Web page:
The ‘Hit and Stick’ Philosophy

The term ‘Hit and Stick’ was coined by Isaac Newton to describe the momentum theory, whereby objects collide and stick together. It is used in rugby as well. In real estate, however, it could apply to a committed approach to client service – upon initial contact, we stick with them, as Cameron Nicholls explains.

With a sporting background, I have drawn on my knowledge and association with rugby league to best describe my real estate business philosophy. In football, the term ‘hit and stick’ refers to a tackle; the hit being the initial contact and the stick being the follow-through and completion.

With every person I meet, I aim to create a client for life – although I prefer to call them ‘connections for life’. It is a long-term approach that involves servicing someone from the initial point of contact, with no end point to that service. When I meet a buyer and find out what they are searching for, I stick with them until I find exactly that. But the service does not stop there. I continue to connect with that client continuously as people’s property needs are forever changing and evolving. I have sold a property to a buyer as long as 18 months after the initial enquiry.


More often than not, real estate agents will say, ‘When something comes up I’ll let you know’ and they don’t follow through.

My approach sees us ‘stick’ with our buyers to ensure their goals are achieved. For some this may take as little as one month; for others it may take years. Real estate is cyclical: buyers become vendors and vendors become buyers, hence the importance of continuous service and why I believe my philosophy is the way forward.

I believe in real estate there is always a flow-on effect. Take one of our recent sales in Drummoyne, for example – a luxury waterfront apartment with Sydney Harbour views that achieved a sale price of $2.9 million. I sold a different property to this vendor back in 2015, but continued to nurture the relationship beyond that transaction and 18 months down the track they appointed me to sell their Drummoyne apartment off the market as an open listing with three other agents.

All agents brought their buyers through the property and competition was high. I had been working with a buyer for over 12 months and knew this property would suit them perfectly – and it did. Due to the non-exclusive nature of the listing, I had to execute a swift sale and encourage the buyer to move quickly on the purchase. They were more than happy to do so, being largely influenced by my long-term commitment and relationship with them. This is a classic case of my ‘hit and stick’ philosophy applied to both the vendor and buyer in this transaction.

Let’s take a look at another recent sale, this time in Breakfast Point – a landmark waterfront penthouse, which also coincidently sold for $2.9 million. I first met the vendors seven years ago while I was working at a different agency as a property manager. In true ‘hit and stick’ style, I nurtured the relationship well beyond the realms of your standard managing agent. Seven years down the track, after opening my own real estate office, the vendors sought me out to sell the property, despite still having a professional relationship with the previous agency that had been managing the property that entire time.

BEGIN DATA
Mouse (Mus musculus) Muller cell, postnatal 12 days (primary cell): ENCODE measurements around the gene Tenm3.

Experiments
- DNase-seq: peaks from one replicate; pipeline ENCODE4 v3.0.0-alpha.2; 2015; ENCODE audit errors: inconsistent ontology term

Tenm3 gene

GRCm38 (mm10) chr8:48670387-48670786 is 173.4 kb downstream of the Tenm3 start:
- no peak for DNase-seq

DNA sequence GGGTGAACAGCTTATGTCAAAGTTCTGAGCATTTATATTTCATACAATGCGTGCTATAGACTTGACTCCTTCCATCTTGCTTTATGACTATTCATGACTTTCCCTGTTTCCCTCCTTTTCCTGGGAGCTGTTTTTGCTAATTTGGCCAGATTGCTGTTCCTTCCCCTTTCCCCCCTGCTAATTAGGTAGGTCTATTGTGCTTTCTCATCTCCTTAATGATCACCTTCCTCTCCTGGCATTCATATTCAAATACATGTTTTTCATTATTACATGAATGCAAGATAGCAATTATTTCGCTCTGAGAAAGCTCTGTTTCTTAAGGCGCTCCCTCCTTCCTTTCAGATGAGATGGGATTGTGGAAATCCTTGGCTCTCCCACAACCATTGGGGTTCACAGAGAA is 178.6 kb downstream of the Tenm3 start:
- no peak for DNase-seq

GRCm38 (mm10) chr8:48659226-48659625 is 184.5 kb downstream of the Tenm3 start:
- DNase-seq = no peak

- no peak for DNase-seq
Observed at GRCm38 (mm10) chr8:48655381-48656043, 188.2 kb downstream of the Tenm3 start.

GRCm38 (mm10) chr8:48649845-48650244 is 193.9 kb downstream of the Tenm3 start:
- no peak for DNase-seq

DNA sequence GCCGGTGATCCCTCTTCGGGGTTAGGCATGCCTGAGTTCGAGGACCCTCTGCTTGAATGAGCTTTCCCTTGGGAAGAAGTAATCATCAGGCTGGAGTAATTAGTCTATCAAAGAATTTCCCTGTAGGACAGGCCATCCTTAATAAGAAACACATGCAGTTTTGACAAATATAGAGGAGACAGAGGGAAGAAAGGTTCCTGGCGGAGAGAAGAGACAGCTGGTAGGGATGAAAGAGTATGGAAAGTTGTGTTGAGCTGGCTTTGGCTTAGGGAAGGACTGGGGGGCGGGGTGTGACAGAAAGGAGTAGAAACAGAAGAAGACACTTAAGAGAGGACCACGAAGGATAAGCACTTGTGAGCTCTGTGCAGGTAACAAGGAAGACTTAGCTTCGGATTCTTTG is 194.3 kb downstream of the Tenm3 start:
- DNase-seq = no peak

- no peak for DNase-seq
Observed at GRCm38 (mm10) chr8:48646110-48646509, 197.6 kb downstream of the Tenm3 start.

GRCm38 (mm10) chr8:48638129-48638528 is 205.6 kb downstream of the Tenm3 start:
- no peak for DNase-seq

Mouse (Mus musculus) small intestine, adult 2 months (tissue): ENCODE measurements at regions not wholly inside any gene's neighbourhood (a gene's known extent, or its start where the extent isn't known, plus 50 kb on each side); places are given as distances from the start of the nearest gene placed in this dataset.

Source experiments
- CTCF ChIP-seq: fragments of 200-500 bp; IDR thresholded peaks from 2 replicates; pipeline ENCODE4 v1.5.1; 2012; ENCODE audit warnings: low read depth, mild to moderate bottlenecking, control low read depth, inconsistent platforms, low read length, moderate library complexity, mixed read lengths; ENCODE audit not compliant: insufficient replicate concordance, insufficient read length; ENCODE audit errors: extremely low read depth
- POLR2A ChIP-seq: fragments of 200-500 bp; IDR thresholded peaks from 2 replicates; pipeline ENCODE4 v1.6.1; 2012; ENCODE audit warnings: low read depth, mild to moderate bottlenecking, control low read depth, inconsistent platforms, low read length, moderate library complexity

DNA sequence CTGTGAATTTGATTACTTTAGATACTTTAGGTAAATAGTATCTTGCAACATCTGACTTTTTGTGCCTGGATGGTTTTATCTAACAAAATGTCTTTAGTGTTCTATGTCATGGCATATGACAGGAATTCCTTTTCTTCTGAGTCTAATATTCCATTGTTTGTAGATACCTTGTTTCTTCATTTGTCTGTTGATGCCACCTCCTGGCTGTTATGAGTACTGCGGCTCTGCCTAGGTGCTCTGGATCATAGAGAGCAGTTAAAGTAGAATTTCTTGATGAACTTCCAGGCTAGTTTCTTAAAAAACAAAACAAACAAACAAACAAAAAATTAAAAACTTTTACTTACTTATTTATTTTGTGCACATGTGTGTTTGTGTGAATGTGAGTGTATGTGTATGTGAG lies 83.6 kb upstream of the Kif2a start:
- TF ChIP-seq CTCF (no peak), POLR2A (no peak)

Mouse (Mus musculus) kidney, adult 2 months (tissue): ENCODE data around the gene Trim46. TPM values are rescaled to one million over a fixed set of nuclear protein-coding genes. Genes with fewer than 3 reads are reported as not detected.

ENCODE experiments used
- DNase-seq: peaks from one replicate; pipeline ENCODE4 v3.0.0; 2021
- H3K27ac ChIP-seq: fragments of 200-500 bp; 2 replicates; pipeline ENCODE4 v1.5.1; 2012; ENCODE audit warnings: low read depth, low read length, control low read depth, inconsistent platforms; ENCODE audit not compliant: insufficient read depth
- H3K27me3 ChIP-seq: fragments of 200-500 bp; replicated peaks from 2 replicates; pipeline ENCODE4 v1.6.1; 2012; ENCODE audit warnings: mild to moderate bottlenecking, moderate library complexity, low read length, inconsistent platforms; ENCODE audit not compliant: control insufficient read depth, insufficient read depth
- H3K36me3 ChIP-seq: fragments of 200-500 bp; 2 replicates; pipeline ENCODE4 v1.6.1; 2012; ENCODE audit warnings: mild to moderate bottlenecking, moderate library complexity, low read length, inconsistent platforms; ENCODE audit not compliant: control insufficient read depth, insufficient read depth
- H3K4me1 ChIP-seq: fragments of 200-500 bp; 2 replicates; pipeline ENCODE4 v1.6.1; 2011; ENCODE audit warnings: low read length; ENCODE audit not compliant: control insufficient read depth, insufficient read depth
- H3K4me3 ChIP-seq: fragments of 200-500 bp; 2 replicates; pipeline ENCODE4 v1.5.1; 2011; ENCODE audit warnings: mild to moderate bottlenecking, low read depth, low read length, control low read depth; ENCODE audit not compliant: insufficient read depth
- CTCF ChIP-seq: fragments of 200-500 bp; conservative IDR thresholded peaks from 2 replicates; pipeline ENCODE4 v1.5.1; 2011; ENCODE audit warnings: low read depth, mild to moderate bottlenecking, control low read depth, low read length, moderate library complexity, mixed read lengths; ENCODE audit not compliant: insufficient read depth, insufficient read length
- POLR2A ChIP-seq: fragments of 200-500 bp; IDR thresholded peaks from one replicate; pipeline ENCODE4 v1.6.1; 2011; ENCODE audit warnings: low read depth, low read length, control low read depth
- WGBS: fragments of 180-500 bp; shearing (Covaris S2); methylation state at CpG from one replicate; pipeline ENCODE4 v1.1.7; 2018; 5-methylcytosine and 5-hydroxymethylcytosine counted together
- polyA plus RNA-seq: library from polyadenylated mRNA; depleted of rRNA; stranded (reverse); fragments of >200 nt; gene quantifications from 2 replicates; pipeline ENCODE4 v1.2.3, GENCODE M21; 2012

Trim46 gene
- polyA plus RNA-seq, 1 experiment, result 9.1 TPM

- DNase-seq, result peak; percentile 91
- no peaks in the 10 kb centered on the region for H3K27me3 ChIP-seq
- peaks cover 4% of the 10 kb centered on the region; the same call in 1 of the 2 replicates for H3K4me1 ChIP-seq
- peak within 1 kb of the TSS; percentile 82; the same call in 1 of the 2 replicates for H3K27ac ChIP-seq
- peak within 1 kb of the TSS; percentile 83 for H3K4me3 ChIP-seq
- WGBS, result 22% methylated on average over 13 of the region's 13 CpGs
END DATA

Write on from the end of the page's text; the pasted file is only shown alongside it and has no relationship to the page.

Again, I identified a buyer for this property immediately and knew before they inspected it was going to be exactly what they were after. The vendors were after a premium price and the reluctant buyer went from an initial offer of $2.5 million to $2.9 million, due to the rapport and trust at the foundation of their relationship with me. I had worked closely with this buyer for nine months, showing them several properties in this time and advising them of many more. There was nothing they could fault with this property and, while their purchasing plan was to secure something between now and 2018, they knew this was the one and were ultimately prepared to pay the asking price; a win-win for both the vendor and purchaser.

During buoyant markets, agents can be guilty of quickly forgetting many of the buyers they meet.

Customer service is at the absolute centre of our industry and, as we move into a market where properties no longer sell themselves, agents need to be out there actively servicing buyers well beyond the point of purchase.

Cameron’s top tips to ‘Hit and Stick’ include:

  • Don’t be afraid to suggest other agents’ listings and even offer to have a look on their behalf
  • Know your client’s preferred method of communication
  • Remember that each property they don’t like takes you a step closer to the one they do
  • Even if there is no new listing to report, still touch base to let them know you are thinking about them and have them on your radar
  • Invest in high-quality stationery to deliver personalised messages; the effect of email has worn off and receiving a personalised note has more impact
  • It’s a marathon, not a sprint – be prepared to look at it as a 12-month commitment at minimum
  • Constantly update and refine the requirements using whatever database you use.

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Cameron Nicholls

Cameron Nicholls is Director of Nicholls & Co Estate Agents – a vibrant boutique agency in Abbotsford, Sydney.